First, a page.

Which is basically Bowser, but with heaving bosoms.
Bowletta can also turn into Dark Bowletta -- which is basically Al Jolson, but with heaving bosoms.
Anyways, this new villain is so powerful that the Mario brothers are forced to come up with a zany scheme to defeat it that includes making Luigi dress up as Princess Peach -- you know, just in case you thought it was only the villains who had issues with gender identity.
Another disturbing thing here is that if you search "Bowletta" on Google Images, most of the results are fan arts. Apparently, Bowletta's one and only appearance was enough to capture the imagination of dozens of weirdos with DeviantArt accounts. Do not, for all that is holy, search with the filter off.
Just what we wanted to see.
#1. Super Mario Bros. -- The Minus World
The fact that this one was an unplanned glitch only makes it scarier. The Minus World is a hidden level in the original 1985 Super Mario Bros, game, but here's the thing: Nobody put it there. It's essentially a collection of raw game data which, through sheer coincidence, manifested itself in the form of a playable level.
A ghost in the Game Boy, if you will.
The way it works is this: You know the "warp zone" at the end of Level 1-2? When you reach it, there are three pipes that let you skip ahead to a different World, up to World 4.
And this is why nobody has ever seen the rest of world 1.
However, if you enter the warp zone through an alternative path, you can go into the first pipe before a destination level is assigned to it by the game.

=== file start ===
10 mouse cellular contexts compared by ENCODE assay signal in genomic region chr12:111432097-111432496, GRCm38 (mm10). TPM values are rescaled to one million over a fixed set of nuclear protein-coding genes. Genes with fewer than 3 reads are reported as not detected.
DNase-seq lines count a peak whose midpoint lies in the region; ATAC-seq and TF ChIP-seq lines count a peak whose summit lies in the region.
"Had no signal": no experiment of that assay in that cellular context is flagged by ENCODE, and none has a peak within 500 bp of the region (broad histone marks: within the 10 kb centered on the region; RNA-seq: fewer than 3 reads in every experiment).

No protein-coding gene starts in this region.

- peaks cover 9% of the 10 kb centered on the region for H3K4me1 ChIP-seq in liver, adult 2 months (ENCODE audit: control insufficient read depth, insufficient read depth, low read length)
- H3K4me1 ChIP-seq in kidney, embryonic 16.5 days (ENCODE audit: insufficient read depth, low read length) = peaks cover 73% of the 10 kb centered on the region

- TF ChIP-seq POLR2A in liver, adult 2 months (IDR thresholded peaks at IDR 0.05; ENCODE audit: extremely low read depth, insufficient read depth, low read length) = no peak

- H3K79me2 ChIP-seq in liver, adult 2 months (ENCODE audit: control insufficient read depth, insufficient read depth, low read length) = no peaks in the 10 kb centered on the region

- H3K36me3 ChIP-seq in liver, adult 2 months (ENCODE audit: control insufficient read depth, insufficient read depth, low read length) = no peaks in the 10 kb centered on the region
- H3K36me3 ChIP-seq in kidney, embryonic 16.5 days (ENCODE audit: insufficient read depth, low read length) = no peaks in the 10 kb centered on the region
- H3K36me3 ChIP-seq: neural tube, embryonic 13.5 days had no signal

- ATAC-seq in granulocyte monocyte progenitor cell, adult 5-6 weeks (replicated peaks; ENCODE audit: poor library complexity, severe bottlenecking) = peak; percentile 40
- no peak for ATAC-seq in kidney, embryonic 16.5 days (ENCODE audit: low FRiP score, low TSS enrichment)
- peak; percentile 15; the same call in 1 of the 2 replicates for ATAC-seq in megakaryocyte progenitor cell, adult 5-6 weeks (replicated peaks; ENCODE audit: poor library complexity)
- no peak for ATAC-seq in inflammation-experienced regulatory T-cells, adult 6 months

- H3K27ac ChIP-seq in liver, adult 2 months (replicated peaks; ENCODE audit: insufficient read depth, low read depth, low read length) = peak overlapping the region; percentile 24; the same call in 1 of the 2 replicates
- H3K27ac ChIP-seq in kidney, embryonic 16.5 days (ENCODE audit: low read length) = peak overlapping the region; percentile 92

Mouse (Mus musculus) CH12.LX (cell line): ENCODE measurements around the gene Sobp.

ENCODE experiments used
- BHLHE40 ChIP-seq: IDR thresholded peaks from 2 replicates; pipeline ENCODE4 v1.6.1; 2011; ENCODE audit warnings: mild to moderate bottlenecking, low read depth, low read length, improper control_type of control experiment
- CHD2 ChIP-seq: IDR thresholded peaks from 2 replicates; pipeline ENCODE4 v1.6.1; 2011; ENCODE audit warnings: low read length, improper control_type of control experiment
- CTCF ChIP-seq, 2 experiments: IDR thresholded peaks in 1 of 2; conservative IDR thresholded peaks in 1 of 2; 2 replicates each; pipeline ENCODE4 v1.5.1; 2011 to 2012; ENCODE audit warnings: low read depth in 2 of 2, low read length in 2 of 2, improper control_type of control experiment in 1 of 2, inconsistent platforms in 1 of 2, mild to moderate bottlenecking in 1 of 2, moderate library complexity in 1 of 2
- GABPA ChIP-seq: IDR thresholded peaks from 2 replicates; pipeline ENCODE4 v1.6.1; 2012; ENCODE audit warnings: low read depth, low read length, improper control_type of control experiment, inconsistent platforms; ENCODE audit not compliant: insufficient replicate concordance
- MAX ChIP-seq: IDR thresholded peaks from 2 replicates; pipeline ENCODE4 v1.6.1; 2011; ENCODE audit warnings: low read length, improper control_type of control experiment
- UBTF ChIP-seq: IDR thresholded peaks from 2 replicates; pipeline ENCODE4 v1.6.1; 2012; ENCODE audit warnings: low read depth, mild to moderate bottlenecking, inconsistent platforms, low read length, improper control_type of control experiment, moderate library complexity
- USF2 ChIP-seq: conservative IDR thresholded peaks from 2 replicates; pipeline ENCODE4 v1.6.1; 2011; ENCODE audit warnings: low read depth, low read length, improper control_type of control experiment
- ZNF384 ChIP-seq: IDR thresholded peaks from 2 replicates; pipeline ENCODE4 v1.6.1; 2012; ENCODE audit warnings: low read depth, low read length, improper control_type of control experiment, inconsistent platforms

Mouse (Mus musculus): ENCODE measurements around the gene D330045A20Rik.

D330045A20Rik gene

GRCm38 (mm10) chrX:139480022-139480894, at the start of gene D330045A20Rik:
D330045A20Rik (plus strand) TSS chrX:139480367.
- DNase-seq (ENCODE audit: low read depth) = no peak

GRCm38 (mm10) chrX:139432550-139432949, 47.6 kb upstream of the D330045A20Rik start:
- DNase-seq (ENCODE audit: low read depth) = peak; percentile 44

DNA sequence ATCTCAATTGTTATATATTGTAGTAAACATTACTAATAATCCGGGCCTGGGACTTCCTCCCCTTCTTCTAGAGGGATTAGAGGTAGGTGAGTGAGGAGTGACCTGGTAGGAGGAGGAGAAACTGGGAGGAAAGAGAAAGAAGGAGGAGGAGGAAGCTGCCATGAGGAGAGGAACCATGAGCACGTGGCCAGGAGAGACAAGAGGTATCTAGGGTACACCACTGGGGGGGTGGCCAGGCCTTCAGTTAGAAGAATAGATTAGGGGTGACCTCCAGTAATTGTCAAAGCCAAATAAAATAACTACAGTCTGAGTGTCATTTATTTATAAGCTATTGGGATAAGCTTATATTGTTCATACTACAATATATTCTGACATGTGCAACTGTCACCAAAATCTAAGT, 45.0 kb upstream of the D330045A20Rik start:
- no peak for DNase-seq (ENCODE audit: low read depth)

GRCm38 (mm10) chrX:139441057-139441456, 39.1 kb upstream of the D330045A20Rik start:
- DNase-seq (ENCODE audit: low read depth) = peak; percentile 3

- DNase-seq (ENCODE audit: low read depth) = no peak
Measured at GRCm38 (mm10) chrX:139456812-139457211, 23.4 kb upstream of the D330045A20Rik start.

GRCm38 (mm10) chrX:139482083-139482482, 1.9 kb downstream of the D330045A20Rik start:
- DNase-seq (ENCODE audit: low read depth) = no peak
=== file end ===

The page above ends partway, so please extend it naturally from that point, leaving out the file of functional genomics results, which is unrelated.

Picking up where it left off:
Notice there's no "4" above the pipe.
As a result, the game doesn't know where to send you, and you end up in a "non-level." The reason the screen shows a "-1" is because the game always tries to read the symbol above the pipe to figure out where you're going, and in this case, the only symbol is "absolute nothingness." So instead of showing something like "7-2" (World 7, Level 2) it shows you " -1" (World nothing, Level 1).
What you'll find inside the Minus World goes against everything you know as a Mario player: In the U.S. version of the game, Mario is stuck in an underwater level that repeats itself in an endless loop, so it just goes on forever until an enemy kills him or the time runs out. The Japanese version, however, is several levels long, and you can see insane stuff such as underwater enemies on land, a sometimes decapitated flying Bowser and an underwater flagpole without the flag.
Like this game needed to be more insane.
Perhaps more troublingly, a couple times you can see Princess Peach just floating there, minding her own business -- which is pretty bizarre, because she's the rarest character in the game. You only see her at the end. If this is randomly generated, shouldn't that be a turtle or something?
The laws of probability do not apply to this place.
Some dudes have gone even further by hacking the game go beyond the American version of -1. Basically, if you use a level editor to add a flagpole in the middle of the "endless" level, you can force the game to send you to whatever's next. Others have used the same technique to find out what's after World 8 (the final world), and the answer is: even more freaky stuff.
Why would this happen?
It's that corruption of the familiar that makes this so unsettling. Chances are, most people reading this have played this game one or two or 97 times. Finding out all this stuff is hidden inside something so familiar is like accidentally stumbling across a secret room in your childhood home and walking in on your mother doing it with a clown.
Peter File is a mild-mannered reporter by day, but by night, he is usually asleep.
For more games that went too far, check out The 10 Most Terrifying Video Game Enemies of All Time and 6 Baffling Old-School Video Game Commercials.